The hip kids will catch on and the discussion about the other sonic end of cable life will become a given. Do you think cable simply stops changing after your 500 hour claim?

It’s a bell shaped curve, with some cables being able to stretch their peak time vs. others.

Happens with many audio parts, I wouldn’t think it would be controversial. After break in, does anyone think gear enters an indefinite period of suspended animation?

romath's picture

No, after 500 hours it keeps getting better! Interesting that you've yet to cite any sources except "I know people."

Anton's picture

I heard the same argument from people who said wires didn't make a difference back in the day.

Keep listening, you'll get there! What breaks in, breaks down.

If you want citations, where is you data regarding "it keeps getting better after 500 hours?"

Is this an infinite progression for you?

I guess we should be buying cables from the telegraph days?

romath's picture

Still waiting for your evidence...

Anton's picture

Do you have some sort of objective measurement that shows your cables keep "getting better" up to or after 500 hours, or did you come across that by listening?

My advice: don't quit listening for break in and then quit in contented satisfaction expecting an eternity of "improved." Keep your critical faculties tuned for other changes over time.

Works with capacitors, tubes, turntable belts, cartridges, I said: "If it can break in, it can break down."

If you are able, simply start with Google and check changes in micro-crystalline structure, tensile behavior, etc. as wires age.

romath's picture

Ah, here we go... Scratch a cable cynic and out comes "objective measurement." But this time rather on the front end, it's the back. LOL. Good bye.

Anton's picture

As I pointed out, I listen.

I can hear an aging cable, you apparently cannot. You demand citations...then what citations do you have for ongoing improvement after 500 hours of break in?

I think the tail is wagging the dogma with you. You believe as "citations" tell you, but don't bother to keep listening?

Feel free to hear as you are told. I would advise you to listen in the longer term.

How old is your oldest cable? Do yours keep improving indefinitely? If not, do you think they peak and remain there for a century or two?

I find your premise ridiculous, and it smacks of you having learned to parrot what others tell you without listening with your own ears.

All I ask is that you question whatever "citations" you are relying on and listen. You say cables can only improve over time, but never diminish? That's a little bit funny.

There is ample "old fashion" materials science that shows wiring and metals change over time, why would you dispute that or call it cynical?

Are you at least careful not to keep bending and rebending your cables? If so, why?

I think we have run into a dogmatic rule based audiophile who runs with some rule based dogma about cables.

Think, my friend!

Bogolu Haranath's picture

AD is saying (singing) ...........

"I'm Alright" ........... Kenny Loggins (Theme from 'Caddyshack') :-) ..........

Bogolu Haranath's picture

Go 'wire-less' ......... Start listening to Bluetooth/wi-fi speakers :-) ...........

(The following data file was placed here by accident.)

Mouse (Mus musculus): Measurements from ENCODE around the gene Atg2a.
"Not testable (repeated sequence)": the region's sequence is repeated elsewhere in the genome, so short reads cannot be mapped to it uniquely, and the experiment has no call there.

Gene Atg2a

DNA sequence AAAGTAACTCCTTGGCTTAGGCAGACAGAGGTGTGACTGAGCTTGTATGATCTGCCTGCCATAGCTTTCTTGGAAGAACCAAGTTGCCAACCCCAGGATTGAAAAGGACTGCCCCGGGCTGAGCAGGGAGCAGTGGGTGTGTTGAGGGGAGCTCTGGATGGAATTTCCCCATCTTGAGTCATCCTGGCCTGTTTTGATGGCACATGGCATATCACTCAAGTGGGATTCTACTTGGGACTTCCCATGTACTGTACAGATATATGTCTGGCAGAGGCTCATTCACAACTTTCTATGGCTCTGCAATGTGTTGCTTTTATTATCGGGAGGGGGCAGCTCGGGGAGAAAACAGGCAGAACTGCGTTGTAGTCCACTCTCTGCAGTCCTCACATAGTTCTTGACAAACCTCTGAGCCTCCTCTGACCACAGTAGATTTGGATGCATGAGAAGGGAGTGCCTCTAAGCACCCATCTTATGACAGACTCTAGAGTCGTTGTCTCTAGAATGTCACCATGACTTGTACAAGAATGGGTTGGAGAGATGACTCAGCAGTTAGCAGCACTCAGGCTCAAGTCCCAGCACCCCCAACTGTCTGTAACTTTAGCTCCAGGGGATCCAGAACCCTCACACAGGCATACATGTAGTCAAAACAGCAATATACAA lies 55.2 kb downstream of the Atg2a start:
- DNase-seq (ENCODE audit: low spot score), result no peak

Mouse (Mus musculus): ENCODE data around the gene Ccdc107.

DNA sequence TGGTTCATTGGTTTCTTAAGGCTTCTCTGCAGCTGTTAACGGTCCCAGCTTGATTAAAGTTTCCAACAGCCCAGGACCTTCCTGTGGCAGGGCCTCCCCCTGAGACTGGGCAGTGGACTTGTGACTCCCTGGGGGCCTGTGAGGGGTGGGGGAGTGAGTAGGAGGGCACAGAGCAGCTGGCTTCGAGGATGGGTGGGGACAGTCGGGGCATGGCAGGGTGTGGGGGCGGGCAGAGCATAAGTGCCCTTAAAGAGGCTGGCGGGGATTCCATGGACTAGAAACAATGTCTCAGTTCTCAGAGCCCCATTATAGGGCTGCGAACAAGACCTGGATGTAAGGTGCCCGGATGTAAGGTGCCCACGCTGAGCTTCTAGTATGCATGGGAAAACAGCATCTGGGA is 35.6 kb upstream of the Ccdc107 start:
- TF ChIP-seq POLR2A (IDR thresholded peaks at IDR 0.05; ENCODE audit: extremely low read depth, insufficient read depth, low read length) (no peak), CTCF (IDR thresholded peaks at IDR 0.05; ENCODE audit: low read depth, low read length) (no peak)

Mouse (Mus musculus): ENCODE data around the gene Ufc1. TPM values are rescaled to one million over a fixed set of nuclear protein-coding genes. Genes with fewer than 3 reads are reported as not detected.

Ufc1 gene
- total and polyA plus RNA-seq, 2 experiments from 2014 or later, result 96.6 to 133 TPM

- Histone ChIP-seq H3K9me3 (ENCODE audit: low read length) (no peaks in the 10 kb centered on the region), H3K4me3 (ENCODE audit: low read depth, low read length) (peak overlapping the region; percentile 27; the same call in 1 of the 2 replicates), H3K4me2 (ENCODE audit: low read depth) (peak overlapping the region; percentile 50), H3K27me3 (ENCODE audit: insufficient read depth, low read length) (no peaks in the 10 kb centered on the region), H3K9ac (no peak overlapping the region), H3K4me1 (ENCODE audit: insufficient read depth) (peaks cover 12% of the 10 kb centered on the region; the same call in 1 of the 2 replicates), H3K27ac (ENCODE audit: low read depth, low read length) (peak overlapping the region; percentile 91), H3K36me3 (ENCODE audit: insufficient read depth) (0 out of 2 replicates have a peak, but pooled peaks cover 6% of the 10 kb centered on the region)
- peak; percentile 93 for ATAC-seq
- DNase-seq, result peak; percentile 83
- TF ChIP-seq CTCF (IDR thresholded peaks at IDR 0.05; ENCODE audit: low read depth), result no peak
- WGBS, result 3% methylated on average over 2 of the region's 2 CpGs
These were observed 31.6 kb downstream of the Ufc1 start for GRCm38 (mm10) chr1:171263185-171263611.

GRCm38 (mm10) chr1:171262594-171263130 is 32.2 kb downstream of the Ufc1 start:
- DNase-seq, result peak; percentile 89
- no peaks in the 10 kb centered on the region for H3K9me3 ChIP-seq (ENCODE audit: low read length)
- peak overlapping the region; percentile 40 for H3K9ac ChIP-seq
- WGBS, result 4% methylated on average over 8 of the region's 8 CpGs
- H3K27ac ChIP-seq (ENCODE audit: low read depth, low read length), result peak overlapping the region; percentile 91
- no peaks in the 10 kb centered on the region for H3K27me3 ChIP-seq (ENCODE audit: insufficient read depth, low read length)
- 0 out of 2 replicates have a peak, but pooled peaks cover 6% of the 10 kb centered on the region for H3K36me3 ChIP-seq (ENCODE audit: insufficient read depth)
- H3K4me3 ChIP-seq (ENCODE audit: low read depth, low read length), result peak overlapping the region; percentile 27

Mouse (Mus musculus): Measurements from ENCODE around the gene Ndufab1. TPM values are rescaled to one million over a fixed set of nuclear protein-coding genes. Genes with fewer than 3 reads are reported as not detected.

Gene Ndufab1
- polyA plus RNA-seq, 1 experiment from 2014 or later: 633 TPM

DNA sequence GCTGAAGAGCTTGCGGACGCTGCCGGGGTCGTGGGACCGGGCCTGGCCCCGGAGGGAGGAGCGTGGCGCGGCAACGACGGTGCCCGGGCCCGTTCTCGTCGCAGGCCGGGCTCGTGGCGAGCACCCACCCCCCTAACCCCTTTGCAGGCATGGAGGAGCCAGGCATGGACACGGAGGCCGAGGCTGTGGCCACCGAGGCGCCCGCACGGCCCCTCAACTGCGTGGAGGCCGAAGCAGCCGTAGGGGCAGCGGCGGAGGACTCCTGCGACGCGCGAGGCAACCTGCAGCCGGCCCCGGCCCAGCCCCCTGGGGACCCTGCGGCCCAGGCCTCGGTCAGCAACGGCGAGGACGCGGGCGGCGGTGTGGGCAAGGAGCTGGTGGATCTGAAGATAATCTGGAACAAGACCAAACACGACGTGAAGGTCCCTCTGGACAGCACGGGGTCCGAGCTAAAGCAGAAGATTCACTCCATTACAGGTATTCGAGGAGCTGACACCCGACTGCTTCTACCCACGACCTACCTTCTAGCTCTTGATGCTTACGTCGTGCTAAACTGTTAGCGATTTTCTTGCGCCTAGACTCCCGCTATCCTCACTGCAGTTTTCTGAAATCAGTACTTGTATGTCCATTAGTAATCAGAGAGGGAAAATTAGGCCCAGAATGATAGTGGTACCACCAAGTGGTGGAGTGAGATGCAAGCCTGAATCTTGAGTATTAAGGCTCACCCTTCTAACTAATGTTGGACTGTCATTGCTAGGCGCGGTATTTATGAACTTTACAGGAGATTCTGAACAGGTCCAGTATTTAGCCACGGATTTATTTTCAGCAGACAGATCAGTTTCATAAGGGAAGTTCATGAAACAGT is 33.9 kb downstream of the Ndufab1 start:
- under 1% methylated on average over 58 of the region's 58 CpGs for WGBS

Bogolu Haranath's picture

Breaking bad? :-) .........

"Breakdown" ........... Tom Petty & The 'Heartbreakers' :-) ...........

"Breakdance" ............ Irene Cara :-) ...........

Relayer's picture

The Breaks- Kurtis Blow

irrelevant's picture

"unfortunately for manufacturers, Stereophile's policy is to review products that appear to be working as received, and if units with a below-par performance have slipped through the manufacturer's quality control net, then we assume that that can happen to readers also.​"

This is a quote from John Atkinson, January 1987 (Vol.10 No.1). Has Stereophile changed its policy in the intervening years, or just made an exception for this recent incident?

Zavato's picture

I had the same thought and had long believed it was Stereophile’s policy to report all experiences with gear in for review. Yes, there have been times when Stereophile deviated from its policy but years back JA assured readers that Stereophile would never again throw a well-reasoned policy into the wind (Vol. 15 #9). If an amp caught on fire in ADs home it can happened to any consumer buying the same amp. Whether it’s statistically unlikely really isn’t the point.

John Atkinson's picture
Zavato wrote:
I had the same thought and had long believed it was Stereophile’s policy to report all experiences with gear in for review. Yes, there have been times when Stereophile deviated from its policy but years back JA assured readers that Stereophile would never again throw a well-reasoned policy into the wind (Vol. 15 #9).

Art discussed this with me when we were preparing the January issue and did explain in this column why he felt an exception to our policy was justified.

John Atkinson
Editor, Stereophile

Bogolu Haranath's picture

"The young man knows the rules, but the old man knows the exceptions" ........ Oliver Wendell Holmes Sr. :-) ............

Nootje's picture

I am a bit surprised that you compare the Nordost cables with Luna Red speaker cables in your main system. You used to listen to Auditorium 23 speaker cables many years. I think that would be a more interesting comparison if you look at the price.

13DoW's picture

Art & John,
did you receive a failure analysis from the manufacturer of the flaming amplifier? As you have kept their name secret they certainly owe you an explanation. Then you must decide whether to pass that explanation on. Was the fault categorically identified and have measures been put in place to ensure it can never happen again? If not, you should put reader safety first and tell us who to avoid.

13th Duke of Wymbourne